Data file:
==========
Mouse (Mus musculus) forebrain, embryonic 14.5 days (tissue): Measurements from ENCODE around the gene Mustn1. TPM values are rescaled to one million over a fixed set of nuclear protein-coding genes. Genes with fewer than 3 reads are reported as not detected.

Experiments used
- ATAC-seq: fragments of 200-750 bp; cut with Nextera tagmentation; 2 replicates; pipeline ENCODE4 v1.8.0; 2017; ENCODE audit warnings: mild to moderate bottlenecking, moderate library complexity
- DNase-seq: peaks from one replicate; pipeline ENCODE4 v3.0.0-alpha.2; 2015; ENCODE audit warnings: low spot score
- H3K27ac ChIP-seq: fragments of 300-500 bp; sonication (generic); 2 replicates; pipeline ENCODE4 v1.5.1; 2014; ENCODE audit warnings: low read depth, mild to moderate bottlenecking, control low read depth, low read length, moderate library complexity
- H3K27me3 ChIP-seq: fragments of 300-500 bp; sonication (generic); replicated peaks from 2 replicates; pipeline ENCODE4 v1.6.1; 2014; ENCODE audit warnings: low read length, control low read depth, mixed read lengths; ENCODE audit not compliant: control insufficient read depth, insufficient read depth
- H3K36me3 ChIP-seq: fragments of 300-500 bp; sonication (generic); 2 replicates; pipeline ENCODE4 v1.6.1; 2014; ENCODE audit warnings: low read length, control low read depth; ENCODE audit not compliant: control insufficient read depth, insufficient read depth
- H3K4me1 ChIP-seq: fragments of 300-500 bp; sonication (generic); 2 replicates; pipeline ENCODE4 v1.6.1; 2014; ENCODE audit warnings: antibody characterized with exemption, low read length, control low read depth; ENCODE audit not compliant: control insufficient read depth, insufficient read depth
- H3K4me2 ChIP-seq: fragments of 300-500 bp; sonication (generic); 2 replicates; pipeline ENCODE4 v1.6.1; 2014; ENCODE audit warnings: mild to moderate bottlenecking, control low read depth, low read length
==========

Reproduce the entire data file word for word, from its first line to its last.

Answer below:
Mouse (Mus musculus) forebrain, embryonic 14.5 days (tissue): Measurements from ENCODE around the gene Mustn1. TPM values are rescaled to one million over a fixed set of nuclear protein-coding genes. Genes with fewer than 3 reads are reported as not detected.

Experiments used
- ATAC-seq: fragments of 200-750 bp; cut with Nextera tagmentation; 2 replicates; pipeline ENCODE4 v1.8.0; 2017; ENCODE audit warnings: mild to moderate bottlenecking, moderate library complexity
- DNase-seq: peaks from one replicate; pipeline ENCODE4 v3.0.0-alpha.2; 2015; ENCODE audit warnings: low spot score
- H3K27ac ChIP-seq: fragments of 300-500 bp; sonication (generic); 2 replicates; pipeline ENCODE4 v1.5.1; 2014; ENCODE audit warnings: low read depth, mild to moderate bottlenecking, control low read depth, low read length, moderate library complexity
- H3K27me3 ChIP-seq: fragments of 300-500 bp; sonication (generic); replicated peaks from 2 replicates; pipeline ENCODE4 v1.6.1; 2014; ENCODE audit warnings: low read length, control low read depth, mixed read lengths; ENCODE audit not compliant: control insufficient read depth, insufficient read depth
- H3K36me3 ChIP-seq: fragments of 300-500 bp; sonication (generic); 2 replicates; pipeline ENCODE4 v1.6.1; 2014; ENCODE audit warnings: low read length, control low read depth; ENCODE audit not compliant: control insufficient read depth, insufficient read depth
- H3K4me1 ChIP-seq: fragments of 300-500 bp; sonication (generic); 2 replicates; pipeline ENCODE4 v1.6.1; 2014; ENCODE audit warnings: antibody characterized with exemption, low read length, control low read depth; ENCODE audit not compliant: control insufficient read depth, insufficient read depth
- H3K4me2 ChIP-seq: fragments of 300-500 bp; sonication (generic); 2 replicates; pipeline ENCODE4 v1.6.1; 2014; ENCODE audit warnings: mild to moderate bottlenecking, control low read depth, low read length